Royal Wedding: Doria Ragland was all that Meghan Markle needed

Doria Ragland during the ceremony.

When Meghan Markle said her vows in front of the watching world, all who looked on would have been touched by the heartfelt lifelong commitment she was making.

For one onlooker, her beloved mother, it was all she could do to blink back tears.

Prince Charles and Doria Ragland, Meghan’s mother.

In the chapel, she was placed directed opposite the Queen, allocated the equivalent seat in the middle of three rows, closest to the altar so they could look directly at one another.

Her position, as mother of the bride, reflected the welcome the Royal family has endeavoured to give her since she arrived in Britain.

The Queen and her family are said to have taken particular pains to make her feel at home, inviting her for a succession of teas since she arrived in Britain on Wednesday. By the big day, Ms Ragland was taking it all in her stride.

While some in the chapel appeared surprised by elements of the service, particularly a sermon from Bishop Michael Curry, the visiting American preacher, she seemed absorbed in every moment, listening intently and nodding along.

During the ceremony, she appeared emotional at times, as her only daughter made the leap to join the Royal family. When the Archbishop of Canterbury, the Most Rev Justin Welby, asked, "Will you, the families and friends of Harry and Meghan, support and uphold them in their marriage now and in the years to come?" she nodded vehemently, saying "I will" with gusto.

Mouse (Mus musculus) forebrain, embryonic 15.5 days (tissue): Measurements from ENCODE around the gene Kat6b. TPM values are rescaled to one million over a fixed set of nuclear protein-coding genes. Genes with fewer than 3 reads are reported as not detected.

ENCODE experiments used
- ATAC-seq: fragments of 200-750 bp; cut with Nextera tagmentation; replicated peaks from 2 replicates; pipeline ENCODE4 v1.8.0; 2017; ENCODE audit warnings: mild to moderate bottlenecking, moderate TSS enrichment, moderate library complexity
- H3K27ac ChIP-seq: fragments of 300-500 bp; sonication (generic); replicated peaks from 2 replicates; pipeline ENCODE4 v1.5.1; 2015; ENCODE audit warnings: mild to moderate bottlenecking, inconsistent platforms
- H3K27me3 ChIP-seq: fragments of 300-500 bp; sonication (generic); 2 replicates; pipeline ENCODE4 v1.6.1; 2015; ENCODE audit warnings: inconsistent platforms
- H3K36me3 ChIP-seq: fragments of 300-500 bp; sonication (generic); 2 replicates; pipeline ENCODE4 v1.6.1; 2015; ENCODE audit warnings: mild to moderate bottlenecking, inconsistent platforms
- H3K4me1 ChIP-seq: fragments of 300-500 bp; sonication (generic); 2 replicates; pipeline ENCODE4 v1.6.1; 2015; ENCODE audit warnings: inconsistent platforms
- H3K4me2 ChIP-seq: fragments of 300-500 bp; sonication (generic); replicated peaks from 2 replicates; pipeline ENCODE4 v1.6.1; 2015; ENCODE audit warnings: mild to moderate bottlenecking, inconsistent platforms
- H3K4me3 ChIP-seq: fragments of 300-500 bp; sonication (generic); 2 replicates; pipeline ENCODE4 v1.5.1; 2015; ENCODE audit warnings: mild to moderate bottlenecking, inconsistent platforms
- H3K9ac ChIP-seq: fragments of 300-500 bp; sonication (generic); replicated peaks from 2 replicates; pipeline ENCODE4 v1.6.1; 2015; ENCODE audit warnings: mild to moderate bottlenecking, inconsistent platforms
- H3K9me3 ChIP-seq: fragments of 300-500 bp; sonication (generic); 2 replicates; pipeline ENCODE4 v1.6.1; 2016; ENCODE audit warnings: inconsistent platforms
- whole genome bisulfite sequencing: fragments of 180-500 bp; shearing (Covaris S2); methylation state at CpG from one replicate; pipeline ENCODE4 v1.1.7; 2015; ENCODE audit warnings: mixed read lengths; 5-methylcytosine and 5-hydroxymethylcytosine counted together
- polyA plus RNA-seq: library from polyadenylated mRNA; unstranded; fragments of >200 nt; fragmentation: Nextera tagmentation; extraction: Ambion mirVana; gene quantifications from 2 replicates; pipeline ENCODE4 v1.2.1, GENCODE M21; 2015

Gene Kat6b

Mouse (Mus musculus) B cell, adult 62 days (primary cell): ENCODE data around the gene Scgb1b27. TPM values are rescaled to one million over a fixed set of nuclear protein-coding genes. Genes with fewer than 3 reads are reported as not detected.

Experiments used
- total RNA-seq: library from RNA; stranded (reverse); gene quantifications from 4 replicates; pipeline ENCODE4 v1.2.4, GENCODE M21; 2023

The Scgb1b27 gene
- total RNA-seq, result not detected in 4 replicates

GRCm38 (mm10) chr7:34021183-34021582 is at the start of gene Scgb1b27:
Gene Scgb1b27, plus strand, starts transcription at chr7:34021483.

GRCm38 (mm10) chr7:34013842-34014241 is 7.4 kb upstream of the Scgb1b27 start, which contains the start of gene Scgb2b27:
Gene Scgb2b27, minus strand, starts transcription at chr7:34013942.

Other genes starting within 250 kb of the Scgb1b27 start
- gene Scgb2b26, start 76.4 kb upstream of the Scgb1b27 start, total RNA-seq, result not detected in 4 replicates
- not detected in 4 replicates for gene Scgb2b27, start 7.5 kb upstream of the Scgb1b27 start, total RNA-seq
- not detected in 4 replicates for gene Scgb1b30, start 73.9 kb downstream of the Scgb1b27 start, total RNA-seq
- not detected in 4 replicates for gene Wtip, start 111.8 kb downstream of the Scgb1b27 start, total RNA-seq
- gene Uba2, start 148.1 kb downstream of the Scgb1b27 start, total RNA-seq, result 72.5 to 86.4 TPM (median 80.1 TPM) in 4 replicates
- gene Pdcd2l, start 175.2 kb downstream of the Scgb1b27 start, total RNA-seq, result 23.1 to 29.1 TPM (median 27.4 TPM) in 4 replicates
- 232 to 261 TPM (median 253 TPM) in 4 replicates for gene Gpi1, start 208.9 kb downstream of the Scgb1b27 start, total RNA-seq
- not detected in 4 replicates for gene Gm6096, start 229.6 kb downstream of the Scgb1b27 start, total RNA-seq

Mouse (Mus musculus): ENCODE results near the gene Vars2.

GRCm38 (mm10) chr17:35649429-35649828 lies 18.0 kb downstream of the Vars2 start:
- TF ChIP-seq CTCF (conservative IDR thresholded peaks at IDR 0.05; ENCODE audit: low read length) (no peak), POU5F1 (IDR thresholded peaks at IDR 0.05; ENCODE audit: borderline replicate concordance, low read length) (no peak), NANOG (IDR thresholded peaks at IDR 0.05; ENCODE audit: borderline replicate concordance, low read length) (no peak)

Doria Ragland, Prince Charles and Camilla, Duchess of Cornwall, walk down the steps of St George’s Chapel.

While the bride's paternal family spent the days leading up to the wedding making a series of outlandish statements and staging photo shoots with the paparazzi, Ms Ragland did her utmost to stay out of the limelight after arriving at Heathrow.

On Friday, Ms Markle effectively introduced her to the world in an arranged photocall at Cliveden, as mother and daughter arrived to spend the night before the wedding together.

Yesterday, while her daughter was busy at centre stage, she seemed well taken care of.

The Prince of Wales in particular appeared to have welcomed her as part of the family, taking her hand as they went to watch the signing of the register and escorting her out of the chapel with the Duchess of Cornwall.

At the afternoon reception, one guest said, the pair appeared inseparable, with the jovial Prince putting his arm around her. In his speech, he raised a glass to the now Duchess of Sussex and her mother in what was described as a "touching" speech: not losing a son, but gaining a new branch of the family tree.

Telegraph, London

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